She must be the secretary — or so some people assume. She’s young, female and a Mexican immigrant.
These people are wrong.
Isabel Rafferty is the Chief Executive Officer of Mobvious America, a mobile marketing solution company focused on the U.S. Hispanic marketplace.
“Life and destiny surprise us. We can find our callings later in life,” she says. “As a young girl, I never dreamed of becoming a CEO. But I appreciate where I am and deserve to be here.”
Rafferty shares thoughts on her experience as a Latina business professional and her meteoric ascension to top leadership management.
This interview has been edited for clarity and brevity.
Your mom was an award-winning entrepreneur when you were growing up, yet you felt sorry for her. Why?
Growing up in a traditional Mexican family, I believed the greatest contribution a woman could make to society was to be a good mother.
My mother was the first female in the family to go into business. She ran a company of more than 100 employees. She traveled often and worked long hours.
When I was little, I didn’t understand why my mother had gone into business. Some people thought my dad couldn’t support us financially. However, my dad was a successful businessman.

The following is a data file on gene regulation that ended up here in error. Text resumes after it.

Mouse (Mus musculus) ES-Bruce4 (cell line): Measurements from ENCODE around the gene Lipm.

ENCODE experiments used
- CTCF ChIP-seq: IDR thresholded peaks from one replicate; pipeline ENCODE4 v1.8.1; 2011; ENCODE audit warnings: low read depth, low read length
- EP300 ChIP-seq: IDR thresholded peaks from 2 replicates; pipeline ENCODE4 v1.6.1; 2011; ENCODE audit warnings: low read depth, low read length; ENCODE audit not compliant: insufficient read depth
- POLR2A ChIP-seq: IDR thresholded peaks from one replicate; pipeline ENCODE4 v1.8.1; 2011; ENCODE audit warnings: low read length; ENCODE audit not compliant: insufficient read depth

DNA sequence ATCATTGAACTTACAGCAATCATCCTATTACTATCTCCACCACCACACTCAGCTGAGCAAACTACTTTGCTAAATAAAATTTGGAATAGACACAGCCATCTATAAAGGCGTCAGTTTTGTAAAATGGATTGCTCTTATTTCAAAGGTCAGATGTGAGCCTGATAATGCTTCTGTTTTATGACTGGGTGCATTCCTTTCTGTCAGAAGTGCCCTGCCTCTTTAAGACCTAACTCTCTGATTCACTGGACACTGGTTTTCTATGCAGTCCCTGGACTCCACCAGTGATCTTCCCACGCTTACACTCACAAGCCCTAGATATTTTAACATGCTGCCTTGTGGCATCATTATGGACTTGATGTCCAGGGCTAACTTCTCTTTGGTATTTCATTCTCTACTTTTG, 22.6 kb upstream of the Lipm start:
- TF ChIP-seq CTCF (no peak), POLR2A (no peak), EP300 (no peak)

My mother told me she enjoyed working — that it made her a better mother, wife and citizen. I thought she was trying to make herself feel better about having to work.
I didn’t appreciate her enough then.
After moving to the United States, you finished high school in 3 years and college at the same rapid pace. Why?
I was afraid I’d get married and not finish my degree. I got engaged at 19, which made me push harder in school. I ended up canceling my engagement but was already on this fast track.
Talk about your first job after college.
I graduated during the recession. Jobs for new grads were scarce, but I knew the editor of the North County Times [now merged with the San Diego Union-Tribune]. I emailed him nine times before he replied. He didn’t have any jobs available but was creating one for me because he’d never met anyone so tenacious.
He assigned me to media sales, but there was no open desk there, so he found me one among the digital team.
That’s how I got into this industry — it chose me.
Entravision San Diego, the market’s Univision affiliate, hired you. Within six months, you were named the Interactive Sales Manager. What’s the secret behind your early success?
I was never the obvious choice for my roles. Digital was new. Few people understood it. Even after long days at the office, I read and learned all I could about this exciting new world.
When the management position opened at Entravision, I applied. I wasn’t afraid to ask for what I wanted. My peers laughed, saying managers needed years of experience, while I was a rookie.
I asked my boss for an opportunity to prove I’d succeed, saying he didn’t even need to increase my salary. He agreed.
I was younger than many of the kids of my direct reports but needed them to respect me. I became the best helper for my team — its best resource. Knowledge helped me earn their respect. Kindness earned their commitment.